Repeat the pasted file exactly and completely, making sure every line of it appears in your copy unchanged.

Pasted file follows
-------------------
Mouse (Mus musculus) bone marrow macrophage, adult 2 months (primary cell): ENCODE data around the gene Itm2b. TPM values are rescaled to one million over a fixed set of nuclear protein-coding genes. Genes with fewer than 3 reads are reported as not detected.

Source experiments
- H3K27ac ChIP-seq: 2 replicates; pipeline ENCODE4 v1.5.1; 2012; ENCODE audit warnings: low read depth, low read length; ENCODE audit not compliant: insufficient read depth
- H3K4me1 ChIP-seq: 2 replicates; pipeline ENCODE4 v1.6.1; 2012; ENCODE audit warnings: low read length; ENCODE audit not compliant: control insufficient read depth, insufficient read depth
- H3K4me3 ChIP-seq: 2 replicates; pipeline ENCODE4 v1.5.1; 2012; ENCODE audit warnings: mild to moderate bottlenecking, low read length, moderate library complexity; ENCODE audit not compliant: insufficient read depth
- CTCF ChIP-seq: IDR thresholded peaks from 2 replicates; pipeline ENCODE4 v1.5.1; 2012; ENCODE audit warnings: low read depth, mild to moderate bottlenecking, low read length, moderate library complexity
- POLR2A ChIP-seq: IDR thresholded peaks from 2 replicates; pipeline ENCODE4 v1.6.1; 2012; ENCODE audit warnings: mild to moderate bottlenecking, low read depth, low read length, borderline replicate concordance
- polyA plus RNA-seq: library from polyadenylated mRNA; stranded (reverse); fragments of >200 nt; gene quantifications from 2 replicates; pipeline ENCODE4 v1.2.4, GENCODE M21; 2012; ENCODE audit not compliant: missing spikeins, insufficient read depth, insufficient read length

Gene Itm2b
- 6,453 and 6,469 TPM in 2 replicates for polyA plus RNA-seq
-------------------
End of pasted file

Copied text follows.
Mouse (Mus musculus) bone marrow macrophage, adult 2 months (primary cell): ENCODE data around the gene Itm2b. TPM values are rescaled to one million over a fixed set of nuclear protein-coding genes. Genes with fewer than 3 reads are reported as not detected.

Source experiments
- H3K27ac ChIP-seq: 2 replicates; pipeline ENCODE4 v1.5.1; 2012; ENCODE audit warnings: low read depth, low read length; ENCODE audit not compliant: insufficient read depth
- H3K4me1 ChIP-seq: 2 replicates; pipeline ENCODE4 v1.6.1; 2012; ENCODE audit warnings: low read length; ENCODE audit not compliant: control insufficient read depth, insufficient read depth
- H3K4me3 ChIP-seq: 2 replicates; pipeline ENCODE4 v1.5.1; 2012; ENCODE audit warnings: mild to moderate bottlenecking, low read length, moderate library complexity; ENCODE audit not compliant: insufficient read depth
- CTCF ChIP-seq: IDR thresholded peaks from 2 replicates; pipeline ENCODE4 v1.5.1; 2012; ENCODE audit warnings: low read depth, mild to moderate bottlenecking, low read length, moderate library complexity
- POLR2A ChIP-seq: IDR thresholded peaks from 2 replicates; pipeline ENCODE4 v1.6.1; 2012; ENCODE audit warnings: mild to moderate bottlenecking, low read depth, low read length, borderline replicate concordance
- polyA plus RNA-seq: library from polyadenylated mRNA; stranded (reverse); fragments of >200 nt; gene quantifications from 2 replicates; pipeline ENCODE4 v1.2.4, GENCODE M21; 2012; ENCODE audit not compliant: missing spikeins, insufficient read depth, insufficient read length

Gene Itm2b
- 6,453 and 6,469 TPM in 2 replicates for polyA plus RNA-seq